Based on government expenditures for purchases from the pri- vate sector and the resulting employment therein, the average sales dollars per employee is $21,091. Assuming that the aerospace industry is typical of other government suppliers and using the standard aerospace industry formula that 50% of sales- is in the form of compensation, the average annual compensation for private sector employees responsible for supplying the government with goods and services is $10,546.

On the other hand, using data from the Department of Commerce and other government agencies, compensation for Federal government personnel (less military combat forces) averages $14,267 per annum. The ratio (1:1.35) developed from these figures indicates that a one dollar purchase made by the Federal government from the private sector would cost 35% more if the procurement was made in-house. This is consistent with comparative data on productivity measurements for both the publIc and private sector."


With the economic data showing that work performed by private contractors tending to be less expensive than that performed in-house, one would expect that the Congress would try to preserve this competitive factor. However, in 1965 the Service- Contract Act was created which covered private employees on -Fed 'eral government contracts, performing the unskilled or semi-skilled labor,, janitorial, food service, housekeeping, and guard service work. The Act mandated that contractors, when bidding for Federal government contractsi, would -have to pay no less,than a federally predetermined wage for certain types of job classifications. This Act not only eliminated wage competitiveness between contractorsj, but to a certain' extent any. competitive wage advantage that private industry had over the Federal government.

In mid-1972, the Department of Labor began to include clerical workers, keypunch operators, file clerks, secretaries, computer operators, and draftsmen in-its wage and fringe benefit determinations under the Act; and on September 21, 1976, the House of Representatives voted 395-3, "to provide that all employees, other than bona. fide executive, administrative, or professional employees, shall be considered to be service employees for purposes of such Act." The bill was H.R. 15246 which was introduced by Rep. Frank Thompson (D-N.J.). It is now Public Law 94-489. With this change in the Service Contract Act, the only area not covered by predetermined wage floors were professional employees, and on January 4,1977, Rep. Frank Thompson introduced H.R. 314 which would "amend the Service Contract Act of 1965 to extend its coverage to professional-employees."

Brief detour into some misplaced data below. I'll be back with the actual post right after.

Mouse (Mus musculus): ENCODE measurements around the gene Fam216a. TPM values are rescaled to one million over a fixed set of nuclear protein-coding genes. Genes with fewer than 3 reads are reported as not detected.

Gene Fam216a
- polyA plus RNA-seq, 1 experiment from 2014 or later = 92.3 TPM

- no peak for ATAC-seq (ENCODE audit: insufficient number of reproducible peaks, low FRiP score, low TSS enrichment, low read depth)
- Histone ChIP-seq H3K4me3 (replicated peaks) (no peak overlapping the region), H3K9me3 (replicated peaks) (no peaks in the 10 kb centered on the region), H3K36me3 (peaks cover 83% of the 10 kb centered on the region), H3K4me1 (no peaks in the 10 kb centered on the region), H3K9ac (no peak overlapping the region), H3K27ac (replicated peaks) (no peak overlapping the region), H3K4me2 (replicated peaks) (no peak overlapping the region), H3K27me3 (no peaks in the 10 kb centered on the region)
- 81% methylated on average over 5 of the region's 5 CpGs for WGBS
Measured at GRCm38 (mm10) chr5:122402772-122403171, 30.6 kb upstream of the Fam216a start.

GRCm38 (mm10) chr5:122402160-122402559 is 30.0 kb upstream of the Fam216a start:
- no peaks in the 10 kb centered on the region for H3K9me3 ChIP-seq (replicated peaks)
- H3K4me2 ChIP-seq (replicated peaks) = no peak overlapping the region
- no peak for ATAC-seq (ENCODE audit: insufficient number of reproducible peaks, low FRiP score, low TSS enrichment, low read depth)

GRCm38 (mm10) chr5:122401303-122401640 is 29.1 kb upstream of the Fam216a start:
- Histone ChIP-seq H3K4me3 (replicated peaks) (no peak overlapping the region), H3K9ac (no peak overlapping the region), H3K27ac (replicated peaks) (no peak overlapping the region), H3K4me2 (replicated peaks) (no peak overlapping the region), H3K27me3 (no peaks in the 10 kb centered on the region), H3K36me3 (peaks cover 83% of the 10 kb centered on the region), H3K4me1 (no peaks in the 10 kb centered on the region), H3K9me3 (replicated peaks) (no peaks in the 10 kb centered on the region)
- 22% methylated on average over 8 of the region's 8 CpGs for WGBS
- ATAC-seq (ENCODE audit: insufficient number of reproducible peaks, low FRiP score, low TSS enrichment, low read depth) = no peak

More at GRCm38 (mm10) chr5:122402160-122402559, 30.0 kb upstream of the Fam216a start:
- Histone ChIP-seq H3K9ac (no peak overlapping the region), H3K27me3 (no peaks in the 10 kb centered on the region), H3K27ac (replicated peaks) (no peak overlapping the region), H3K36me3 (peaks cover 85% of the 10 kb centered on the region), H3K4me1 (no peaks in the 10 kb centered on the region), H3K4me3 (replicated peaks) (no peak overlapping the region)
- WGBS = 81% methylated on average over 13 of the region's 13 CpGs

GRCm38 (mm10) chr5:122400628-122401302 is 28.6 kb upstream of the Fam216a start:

Both H.R. 314 and S. 969 would mandate minimum salaries for professionals identical to those described in the National Survey of Professional, Administrative Technical and Clerical Pay issued by the U.S. Department of Labor and prepared by its Bureau of Labor Statistics.


This amendment would determine a minimum level of wages and fringe benefits to be furnished to professionals, and in successor contracts, to protect those esfand fringe benefit levels reached through col- lective bargaining agreements. Furthermore, it would provide to professional- the same protection that is presently provided to all others under the Act. According to Senator Lawton Chiles (D-Fla.), "It'would eliminate the specter of professionals with families and a mortgage scrambling to accept positions which require sophisticated technical expertise,-yet barely pay theminimum wage." (Congressional Record - Senate, Thursday, March 10, 1977, P. S3933).


Salaries and fringe benefits established by government would destroy the system of individual merit under which all professional employees are judged..@

If these salary and benefits packages are predetermined ahead of tire for each service contract, it would destroy the-competitiveness that each company must have to "land" the contract.

Why would a government agency bother to contract out certain services, when the personnel'compensation portion of the contract is comparable to salaries paid inhouse? With the facts that we have on hand about government productivity vs. pri 'V_ate sector productivity, it is .apparent that the taxpayer would- lose by having the government agency provide all these goods and services inhouse.

Finally, by mandating minimal salaries and'fringe benefits, this amendment to the Service Contract Act would further fuel' the fires of inflation by adding more costs and increasing the time for the completion of these projects.

David A. Williams .Economics/Taxation